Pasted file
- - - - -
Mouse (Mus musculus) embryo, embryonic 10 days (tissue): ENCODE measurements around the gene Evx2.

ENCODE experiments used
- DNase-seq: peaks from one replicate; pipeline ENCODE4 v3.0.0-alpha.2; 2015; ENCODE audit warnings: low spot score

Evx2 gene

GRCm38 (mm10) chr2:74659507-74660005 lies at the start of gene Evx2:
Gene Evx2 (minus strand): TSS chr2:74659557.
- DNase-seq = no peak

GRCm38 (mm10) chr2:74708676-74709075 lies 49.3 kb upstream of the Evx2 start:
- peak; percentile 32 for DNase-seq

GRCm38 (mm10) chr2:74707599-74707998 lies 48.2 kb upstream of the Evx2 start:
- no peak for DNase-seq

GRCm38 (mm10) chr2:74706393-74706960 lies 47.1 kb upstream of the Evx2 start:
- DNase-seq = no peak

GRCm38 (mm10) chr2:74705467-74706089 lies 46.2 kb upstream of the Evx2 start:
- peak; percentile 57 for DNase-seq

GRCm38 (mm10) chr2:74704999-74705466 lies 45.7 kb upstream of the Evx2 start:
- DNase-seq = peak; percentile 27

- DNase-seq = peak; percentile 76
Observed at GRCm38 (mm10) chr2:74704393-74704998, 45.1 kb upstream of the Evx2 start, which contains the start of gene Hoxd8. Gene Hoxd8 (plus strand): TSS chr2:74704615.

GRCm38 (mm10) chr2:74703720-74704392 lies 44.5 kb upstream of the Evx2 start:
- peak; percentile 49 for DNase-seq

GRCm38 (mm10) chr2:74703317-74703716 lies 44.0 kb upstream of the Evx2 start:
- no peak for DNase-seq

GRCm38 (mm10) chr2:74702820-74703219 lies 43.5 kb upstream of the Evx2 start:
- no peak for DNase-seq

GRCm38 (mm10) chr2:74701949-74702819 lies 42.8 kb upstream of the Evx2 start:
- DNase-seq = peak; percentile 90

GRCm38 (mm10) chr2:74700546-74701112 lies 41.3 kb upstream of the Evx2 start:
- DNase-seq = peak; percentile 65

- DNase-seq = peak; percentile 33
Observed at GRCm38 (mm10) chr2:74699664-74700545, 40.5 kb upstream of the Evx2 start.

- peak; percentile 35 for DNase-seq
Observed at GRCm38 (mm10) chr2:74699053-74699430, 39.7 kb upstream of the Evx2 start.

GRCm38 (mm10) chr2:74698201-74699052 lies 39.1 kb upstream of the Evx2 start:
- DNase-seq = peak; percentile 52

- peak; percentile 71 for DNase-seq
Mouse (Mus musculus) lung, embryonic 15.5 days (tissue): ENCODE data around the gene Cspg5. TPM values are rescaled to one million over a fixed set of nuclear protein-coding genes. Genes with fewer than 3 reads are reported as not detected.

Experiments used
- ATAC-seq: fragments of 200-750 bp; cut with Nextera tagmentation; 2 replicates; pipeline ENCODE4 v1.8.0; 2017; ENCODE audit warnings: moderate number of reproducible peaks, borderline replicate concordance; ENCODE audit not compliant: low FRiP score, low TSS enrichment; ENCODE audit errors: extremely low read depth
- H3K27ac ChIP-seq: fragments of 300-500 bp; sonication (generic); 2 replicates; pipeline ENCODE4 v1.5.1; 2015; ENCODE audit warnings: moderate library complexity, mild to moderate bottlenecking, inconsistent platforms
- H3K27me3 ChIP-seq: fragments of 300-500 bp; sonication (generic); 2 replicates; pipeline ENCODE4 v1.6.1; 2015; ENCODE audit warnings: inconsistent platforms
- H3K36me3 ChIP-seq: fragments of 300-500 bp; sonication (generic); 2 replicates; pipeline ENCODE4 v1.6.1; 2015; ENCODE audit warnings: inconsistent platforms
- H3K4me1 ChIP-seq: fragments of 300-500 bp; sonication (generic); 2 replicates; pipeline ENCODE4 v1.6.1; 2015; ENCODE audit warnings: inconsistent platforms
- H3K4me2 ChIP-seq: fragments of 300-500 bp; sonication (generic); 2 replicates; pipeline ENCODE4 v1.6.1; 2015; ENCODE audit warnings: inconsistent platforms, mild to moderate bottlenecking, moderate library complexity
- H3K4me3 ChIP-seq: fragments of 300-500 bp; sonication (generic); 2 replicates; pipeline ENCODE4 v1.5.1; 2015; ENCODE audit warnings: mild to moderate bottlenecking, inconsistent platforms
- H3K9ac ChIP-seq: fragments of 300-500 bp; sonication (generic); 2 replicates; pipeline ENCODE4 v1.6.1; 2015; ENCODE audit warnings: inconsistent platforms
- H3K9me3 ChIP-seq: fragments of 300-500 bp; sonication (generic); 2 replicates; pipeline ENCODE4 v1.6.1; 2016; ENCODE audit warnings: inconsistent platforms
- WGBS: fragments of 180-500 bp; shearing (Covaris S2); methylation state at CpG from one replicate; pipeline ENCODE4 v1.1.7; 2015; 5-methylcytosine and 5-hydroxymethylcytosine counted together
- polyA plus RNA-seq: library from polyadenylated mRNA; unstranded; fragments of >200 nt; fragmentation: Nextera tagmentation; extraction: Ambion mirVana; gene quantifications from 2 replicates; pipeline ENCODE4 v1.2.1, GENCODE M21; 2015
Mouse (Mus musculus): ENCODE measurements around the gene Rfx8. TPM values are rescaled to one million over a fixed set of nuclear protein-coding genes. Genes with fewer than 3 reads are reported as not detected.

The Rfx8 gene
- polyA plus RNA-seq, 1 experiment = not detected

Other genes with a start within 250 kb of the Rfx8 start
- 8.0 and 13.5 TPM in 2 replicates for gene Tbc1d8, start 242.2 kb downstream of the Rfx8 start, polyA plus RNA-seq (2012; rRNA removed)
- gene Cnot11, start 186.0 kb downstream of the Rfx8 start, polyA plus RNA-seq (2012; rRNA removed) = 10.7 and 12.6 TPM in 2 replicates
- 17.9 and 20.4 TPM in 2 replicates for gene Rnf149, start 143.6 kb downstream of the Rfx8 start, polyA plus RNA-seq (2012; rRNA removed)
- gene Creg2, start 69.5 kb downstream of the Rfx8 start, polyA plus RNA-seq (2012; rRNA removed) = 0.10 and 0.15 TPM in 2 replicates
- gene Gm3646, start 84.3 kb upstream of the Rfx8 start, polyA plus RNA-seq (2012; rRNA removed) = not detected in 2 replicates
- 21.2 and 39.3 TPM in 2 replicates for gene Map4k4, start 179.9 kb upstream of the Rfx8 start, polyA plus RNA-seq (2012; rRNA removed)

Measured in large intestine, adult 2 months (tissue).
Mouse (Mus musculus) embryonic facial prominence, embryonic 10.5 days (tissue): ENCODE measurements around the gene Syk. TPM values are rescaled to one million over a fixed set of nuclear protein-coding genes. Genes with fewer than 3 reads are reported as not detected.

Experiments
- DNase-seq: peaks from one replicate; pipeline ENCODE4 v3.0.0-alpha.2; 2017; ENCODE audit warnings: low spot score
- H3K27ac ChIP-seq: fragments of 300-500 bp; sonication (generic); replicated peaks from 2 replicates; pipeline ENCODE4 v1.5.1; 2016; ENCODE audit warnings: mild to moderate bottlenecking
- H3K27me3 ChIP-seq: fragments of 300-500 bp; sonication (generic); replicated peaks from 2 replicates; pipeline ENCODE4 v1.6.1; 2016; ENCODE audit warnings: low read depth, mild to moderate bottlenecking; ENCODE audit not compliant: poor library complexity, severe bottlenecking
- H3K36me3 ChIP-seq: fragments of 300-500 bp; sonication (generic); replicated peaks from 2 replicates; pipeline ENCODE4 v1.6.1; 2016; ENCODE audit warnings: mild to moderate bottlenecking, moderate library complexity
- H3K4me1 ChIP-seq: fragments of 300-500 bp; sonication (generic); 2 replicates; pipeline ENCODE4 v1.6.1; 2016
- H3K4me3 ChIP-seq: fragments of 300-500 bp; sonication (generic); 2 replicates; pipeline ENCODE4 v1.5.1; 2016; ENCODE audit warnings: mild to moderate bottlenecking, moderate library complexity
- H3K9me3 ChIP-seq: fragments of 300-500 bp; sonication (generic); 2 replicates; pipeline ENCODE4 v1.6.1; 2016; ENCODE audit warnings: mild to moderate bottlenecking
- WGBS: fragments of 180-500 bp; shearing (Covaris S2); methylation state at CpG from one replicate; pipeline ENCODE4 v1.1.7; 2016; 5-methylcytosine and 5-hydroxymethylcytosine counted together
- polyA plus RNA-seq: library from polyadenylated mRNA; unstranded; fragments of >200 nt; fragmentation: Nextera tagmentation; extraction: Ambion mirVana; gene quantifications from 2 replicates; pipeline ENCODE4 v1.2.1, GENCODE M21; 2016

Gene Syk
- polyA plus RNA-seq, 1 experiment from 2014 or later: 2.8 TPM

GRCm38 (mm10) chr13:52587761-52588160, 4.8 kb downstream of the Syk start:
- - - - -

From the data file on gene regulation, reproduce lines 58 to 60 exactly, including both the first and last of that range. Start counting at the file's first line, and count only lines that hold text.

- gene Gm3646, start 84.3 kb upstream of the Rfx8 start, polyA plus RNA-seq (2012; rRNA removed) = not detected in 2 replicates
- 21.2 and 39.3 TPM in 2 replicates for gene Map4k4, start 179.9 kb upstream of the Rfx8 start, polyA plus RNA-seq (2012; rRNA removed)

Measured in large intestine, adult 2 months (tissue).